New breed of buses lures Thanksgiving travelers
BoltBus and Megabus are increasingly popular for traveling between big cities
Northwest travel guides
As millions of Americans hurtle through the jumble of transportation arteries for Thanksgiving, many are discovering that bus travel may be the cheapest, comfiest and even coolest way to stay Zen during the nation’s largest annual migration.
After nearly half a century of decline in the bus industry, a new breed of sleek, Wi-Fi-pumping intercity coach is transforming the image of buses as the much-ridiculed travel option of last resort. With free Internet connections, tickets as cheap as $1 and decent legroom, companies such as Megabus.com and BoltBus are luring holiday travelers disenchanted with the hair-pulling rituals of airports and driving.
“I’ve been doing it for a couple of years and it is a nice ride,” said theater student Natalie Sienicki, 22, sitting inside a blue double-decker Megabus idling on a windy, snowy street corner near the grand colonnades of Chicago’s Union Station.
Her journey on Tuesday was not only cheaper than flying ($56 roundtrip) but also took her all the way to her destination in Ann Arbor, Mich. If she had traveled by air, Sienicki would have had to make a side trip through Detroit.
Getting the young on board
The new bus services are capitalizing on generational and technological shifts: younger urbanites are espousing a car-free lifestyle, and gadget-wielding travelers of all ages increasingly expect to buy tickets online and stay connected for the duration of their trip.
“Young people have no great psychological connection with the car,” said transportation trends researcher Joseph Schwieterman of DePaul University in Chicago. “They just want to get from Point A to Point B, and being able to use their electronic device on the way is a bonus.” (From Seattle, BoltBus has frequent service to Vancouver, B.C. and Portland.)
Many new bus carriers offer free Wi-Fi and have electrical outlets at each seat. Megabus.com has slapped GPS tracking devices on its fleet of 300 double-decker buses, allowing travelers and the people waiting for them on the other end to track the trip in real time with a smartphone app.
“Those kinds of things we feel really matter,” said Mike Alvich, Megabus.com’s vice president for marketing. Such innovations along with the prices, he said, are why Megabus.com has enjoyed so much success pulling people out of their cars. The company says 30 percent of its customers are people who otherwise would have taken a car for the same trip.
In another technological leap, new companies such as Wanderu have emerged to become the Expedia or Travelocity of buses, offering deal-seekers the chance to compare prices.
The industry is using a demand-driven pricing model common to airlines and hotels but with a much lower starting point: as little as $1. Prices go up the closer you get to the date of travel and as the bus fills up, but for someone traveling alone a last-minute booking is often still cheaper than driving.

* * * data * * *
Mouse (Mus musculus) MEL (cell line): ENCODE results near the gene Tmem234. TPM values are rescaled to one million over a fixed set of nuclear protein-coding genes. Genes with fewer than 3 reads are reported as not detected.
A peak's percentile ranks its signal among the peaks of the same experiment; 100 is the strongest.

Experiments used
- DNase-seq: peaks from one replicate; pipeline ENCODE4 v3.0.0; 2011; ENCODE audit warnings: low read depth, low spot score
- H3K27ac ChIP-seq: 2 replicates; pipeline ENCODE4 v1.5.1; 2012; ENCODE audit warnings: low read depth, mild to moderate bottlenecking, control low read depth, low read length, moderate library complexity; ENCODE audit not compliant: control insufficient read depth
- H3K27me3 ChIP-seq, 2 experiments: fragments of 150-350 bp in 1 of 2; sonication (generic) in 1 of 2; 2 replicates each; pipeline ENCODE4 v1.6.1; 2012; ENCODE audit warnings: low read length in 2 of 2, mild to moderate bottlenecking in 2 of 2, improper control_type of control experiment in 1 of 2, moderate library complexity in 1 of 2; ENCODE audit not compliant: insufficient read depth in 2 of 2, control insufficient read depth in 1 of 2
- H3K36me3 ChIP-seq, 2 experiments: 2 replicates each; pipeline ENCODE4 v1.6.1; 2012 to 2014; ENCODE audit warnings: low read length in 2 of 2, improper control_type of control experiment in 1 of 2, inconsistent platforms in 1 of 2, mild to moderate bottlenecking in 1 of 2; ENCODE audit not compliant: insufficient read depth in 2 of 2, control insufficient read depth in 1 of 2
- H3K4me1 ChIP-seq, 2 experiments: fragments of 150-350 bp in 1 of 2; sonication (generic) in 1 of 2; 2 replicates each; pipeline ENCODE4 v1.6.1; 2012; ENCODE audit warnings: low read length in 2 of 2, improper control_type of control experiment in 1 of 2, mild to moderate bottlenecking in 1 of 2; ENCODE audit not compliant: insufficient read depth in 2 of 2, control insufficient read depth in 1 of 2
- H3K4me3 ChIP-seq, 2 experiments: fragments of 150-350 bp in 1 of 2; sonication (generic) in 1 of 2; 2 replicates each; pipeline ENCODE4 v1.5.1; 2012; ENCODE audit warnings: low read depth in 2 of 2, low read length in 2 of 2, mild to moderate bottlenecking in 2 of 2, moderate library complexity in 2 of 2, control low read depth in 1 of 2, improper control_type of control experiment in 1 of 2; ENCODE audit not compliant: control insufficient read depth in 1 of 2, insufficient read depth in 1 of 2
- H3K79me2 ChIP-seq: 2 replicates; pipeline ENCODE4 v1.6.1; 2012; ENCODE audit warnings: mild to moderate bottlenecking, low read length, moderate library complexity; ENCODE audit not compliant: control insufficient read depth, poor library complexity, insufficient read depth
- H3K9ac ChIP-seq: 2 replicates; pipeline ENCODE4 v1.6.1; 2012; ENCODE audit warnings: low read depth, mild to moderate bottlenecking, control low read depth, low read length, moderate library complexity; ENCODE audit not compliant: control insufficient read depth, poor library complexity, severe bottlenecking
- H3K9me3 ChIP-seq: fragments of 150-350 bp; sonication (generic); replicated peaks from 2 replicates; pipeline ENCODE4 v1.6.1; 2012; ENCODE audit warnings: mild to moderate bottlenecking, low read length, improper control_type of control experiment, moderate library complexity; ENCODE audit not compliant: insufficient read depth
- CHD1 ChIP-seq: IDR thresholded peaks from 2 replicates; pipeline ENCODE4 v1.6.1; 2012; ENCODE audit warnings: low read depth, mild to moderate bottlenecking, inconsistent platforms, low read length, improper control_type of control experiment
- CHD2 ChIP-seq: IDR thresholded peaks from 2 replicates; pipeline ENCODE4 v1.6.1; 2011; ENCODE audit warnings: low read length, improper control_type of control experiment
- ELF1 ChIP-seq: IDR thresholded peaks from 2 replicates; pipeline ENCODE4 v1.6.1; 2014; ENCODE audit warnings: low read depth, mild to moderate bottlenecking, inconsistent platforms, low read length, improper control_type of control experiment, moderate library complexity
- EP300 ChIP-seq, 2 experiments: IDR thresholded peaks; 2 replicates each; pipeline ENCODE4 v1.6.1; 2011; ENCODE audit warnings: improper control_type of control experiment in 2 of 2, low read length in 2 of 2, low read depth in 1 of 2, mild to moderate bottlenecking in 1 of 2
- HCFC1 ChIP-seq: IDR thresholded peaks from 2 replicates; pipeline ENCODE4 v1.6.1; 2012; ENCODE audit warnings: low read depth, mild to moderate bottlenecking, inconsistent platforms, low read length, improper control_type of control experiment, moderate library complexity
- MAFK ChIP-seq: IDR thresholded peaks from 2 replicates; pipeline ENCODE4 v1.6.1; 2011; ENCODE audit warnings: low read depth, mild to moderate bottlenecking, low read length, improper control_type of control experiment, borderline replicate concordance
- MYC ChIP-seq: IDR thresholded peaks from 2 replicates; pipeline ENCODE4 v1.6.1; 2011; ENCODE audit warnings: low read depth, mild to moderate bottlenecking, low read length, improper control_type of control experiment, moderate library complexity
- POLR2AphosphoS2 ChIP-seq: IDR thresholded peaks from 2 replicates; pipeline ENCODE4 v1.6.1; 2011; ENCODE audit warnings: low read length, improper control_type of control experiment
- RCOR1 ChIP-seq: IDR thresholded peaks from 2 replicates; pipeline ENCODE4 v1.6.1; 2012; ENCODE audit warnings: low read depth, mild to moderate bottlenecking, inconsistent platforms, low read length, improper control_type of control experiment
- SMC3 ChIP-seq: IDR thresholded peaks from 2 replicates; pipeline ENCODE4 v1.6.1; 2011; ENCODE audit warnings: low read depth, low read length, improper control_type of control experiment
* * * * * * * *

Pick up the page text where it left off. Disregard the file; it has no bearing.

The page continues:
The companies are able to offer such cheap seats because their online-only booking systems save them from having to staff ticket offices. Operating from curbsides rather than bus terminals also keeps costs low.
It also helps that the typical 18- to 35-year-old passenger barely remembers the bad old days of bus travel. That image problem endures for older travelers who braved interminable bus trips that launched from seedy downtowns, included numerous stops and were often punctuated along the way by the — let’s call them eccentricities — of a fellow passenger or two.
“I had visions of ‘Midnight Cowboy,’ but this is nice,” 31-year-old Andy Dale joked, referring to the movie in which Dustin Hoffman’s character dies of an illness on a bus journey. But his Michigan-bound Megabus was a lot more comfortable than he’d imagined, Dale said.
There’s even a touch of razzle-dazzle from companies like Lux Bus America, which operates in southern California and goes to Las Vegas. It bills itself as an “airline on the ground.” Its fleet has leather seats with comfy headrests and seat back entertainment systems. An attendant serves up beverages, snacks, pillows and blankets.
The bus rebirth began around 2006, when Megabus.com, which first started in Britain, entered the U.S. market in Chicago. It now operates in 120 cities in North America and hit 30 million customers in September.
Buses are now the fastest growing form of intercity travel in the U.S., according to a study released this year by DePaul’s Chaddick Institute for Metropolitan Development.
The study found that service by discount operators rose by more than 30 percent from 2011-2012. The 2013 numbers are still not in, but Schwieterman, who co-authored the study, expects the sector’s scheduled operations to top 1,200 for the year.
No baggage fees, security hassles or limits on using laptops are some of the reasons the companies are drawing more passengers like Alex Leopold, who said she’d rather take the nine-hour Megabus ride from Chicago to Nashville than fly.
“This is reliable, and there aren’t any layovers,” the 20-year-old DePaul advertising student said, an ear bud dangling from one ear as she waited to board.
The traditional Greyhound service also has rebounded somewhat after decades of cuts. It spun off the BoltBus brand in 2008 to get into the discount game.
BoltBus General Manager David Hall says he has been blown away by its success.
“It’s a bit overwhelming, quite frankly,” Hall said. “ ... You get people who haven’t ridden the bus in years, and yet they’re coming down to give us a try because they’ve heard it’s cool.”